Published on: 02 Jun 2017

Progress 8 is a retrospective measure and therefore the focus must be on finding reliable ways to challenge all pupils – regardless of their current ability – and to check learners’ progress throughout their scholastic journey

Plotting a path to positive progress

Last week a number of school leaders from across the country came together for our first event hosted in conjunction with our partners Doddle; offering delegates the chance to gain insight on measuring progress in a period of uncertainty, whilst preparing for the new Progress 8 measures. The group saw first-hand how a number of other educational experts have adapted to ongoing curriculum change – including the EBacc and the 5-year GCSE, setting challenging targets supported by aspirational flight paths as well as capturing Assessment for Learning (AFL) to improve interventions.

Given the sheer volume of educational change, what’s in or out: more ‘rigorous’ GCSEs – in, curriculum levels – out, new accountability measures for progress – in, grading structure A*-G – out. Aside from the distinct feeling like we, as a sector, are taking part in an elaborate game of the hokey cokey, the day kicked off with a balanced introduction of factors affecting measures of progress. Although it’s easy to think the goal is about achieving a positive Progress 8 score, Dominic Bristow (Head of Innovation, Doddle) reminded us that Progress 8 is a retrospective measure and therefore the focus must be on finding reliable ways to challenge all pupils – regardless of their current ability – and to check learners’ progress throughout their scholastic journey. 

Reassuringly, we saw reoccurring themes like setting aspirational targets, and the importance of consistency from each expert as they talked us through their methods for measuring progress. Anu Monga (Raising Standards Leader, St Paul's Girls) highlighted the need to change the expectation gap and set more aspirational targets before tackling the attainment gap.  Matthew Pinder (Deputy Head, Hinchingbrooke) championed the triangulation of data including Key Stage 2 results, reading comprehension with NGRT and natural ability with CAT4 to baseline pupils; setting personalised and challenging targets. This has helped provide immediate insight for teachers in planning potential progress, which in combination with Doddle Progress as a common assessment framework, has changed how teachers communicate with parents; putting more emphasis on the progress of their children.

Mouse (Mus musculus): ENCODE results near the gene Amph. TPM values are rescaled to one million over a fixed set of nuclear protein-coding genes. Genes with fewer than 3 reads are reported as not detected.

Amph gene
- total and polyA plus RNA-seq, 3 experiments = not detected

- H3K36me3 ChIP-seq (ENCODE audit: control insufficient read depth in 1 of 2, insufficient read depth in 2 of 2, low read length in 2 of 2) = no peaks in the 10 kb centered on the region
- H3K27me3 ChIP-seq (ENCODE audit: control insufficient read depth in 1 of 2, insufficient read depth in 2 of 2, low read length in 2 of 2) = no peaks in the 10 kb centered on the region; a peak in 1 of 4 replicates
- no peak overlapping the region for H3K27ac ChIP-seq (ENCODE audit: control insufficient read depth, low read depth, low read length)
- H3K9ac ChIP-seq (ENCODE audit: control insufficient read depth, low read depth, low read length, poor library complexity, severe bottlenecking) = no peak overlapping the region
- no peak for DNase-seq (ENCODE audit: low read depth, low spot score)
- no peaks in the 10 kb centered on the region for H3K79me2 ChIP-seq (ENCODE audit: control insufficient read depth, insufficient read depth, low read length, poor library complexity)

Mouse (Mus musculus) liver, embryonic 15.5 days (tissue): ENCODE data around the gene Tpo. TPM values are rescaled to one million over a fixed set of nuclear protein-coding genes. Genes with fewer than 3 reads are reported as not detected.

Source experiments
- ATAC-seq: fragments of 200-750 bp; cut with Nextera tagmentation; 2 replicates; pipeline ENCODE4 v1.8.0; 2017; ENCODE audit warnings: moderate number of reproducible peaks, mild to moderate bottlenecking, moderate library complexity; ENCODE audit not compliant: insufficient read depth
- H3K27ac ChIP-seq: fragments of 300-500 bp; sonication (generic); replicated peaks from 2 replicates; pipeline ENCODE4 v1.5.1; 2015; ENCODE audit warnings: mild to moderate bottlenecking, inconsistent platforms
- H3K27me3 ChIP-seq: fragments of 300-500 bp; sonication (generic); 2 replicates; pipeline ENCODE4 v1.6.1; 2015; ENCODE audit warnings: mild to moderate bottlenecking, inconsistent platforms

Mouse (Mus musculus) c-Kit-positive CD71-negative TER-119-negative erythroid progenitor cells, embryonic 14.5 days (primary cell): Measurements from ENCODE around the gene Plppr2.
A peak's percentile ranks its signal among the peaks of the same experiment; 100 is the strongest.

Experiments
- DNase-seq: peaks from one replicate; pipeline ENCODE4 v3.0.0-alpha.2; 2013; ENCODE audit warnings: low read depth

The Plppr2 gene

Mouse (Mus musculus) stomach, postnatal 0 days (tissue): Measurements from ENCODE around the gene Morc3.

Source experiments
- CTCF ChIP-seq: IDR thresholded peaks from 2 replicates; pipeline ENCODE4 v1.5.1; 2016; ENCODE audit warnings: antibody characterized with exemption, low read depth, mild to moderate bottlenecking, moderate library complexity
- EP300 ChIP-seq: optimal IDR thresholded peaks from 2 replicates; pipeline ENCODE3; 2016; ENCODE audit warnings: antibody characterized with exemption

For me one of the highlights was hearing how Clare England (Deputy Head, Writhlington School) and her team have embedded ‘RAG culture’ with their learners. They soon realised that introducing a red, amber, green system with AFL, left pupils who scored ‘red’ feeling demotivated because of perceived ‘failing’. Following some RAG rated teacher challenges in assembly they managed to change pupil perception from associating ‘red’ with failure to simply not knowing it yet. Alternatively when it comes to raising aspirations, if they are ‘green’ it doesn’t mean all done, pens down – it means ‘great, what next?’ The school even promote ‘go green’ week to revisit secure ‘green’ skill areas to ensure learners haven’t forgotten key topics as they journey the linear pathway to their GCSEs.

By Jade Sewell, Business Development Manager, GL Assessment

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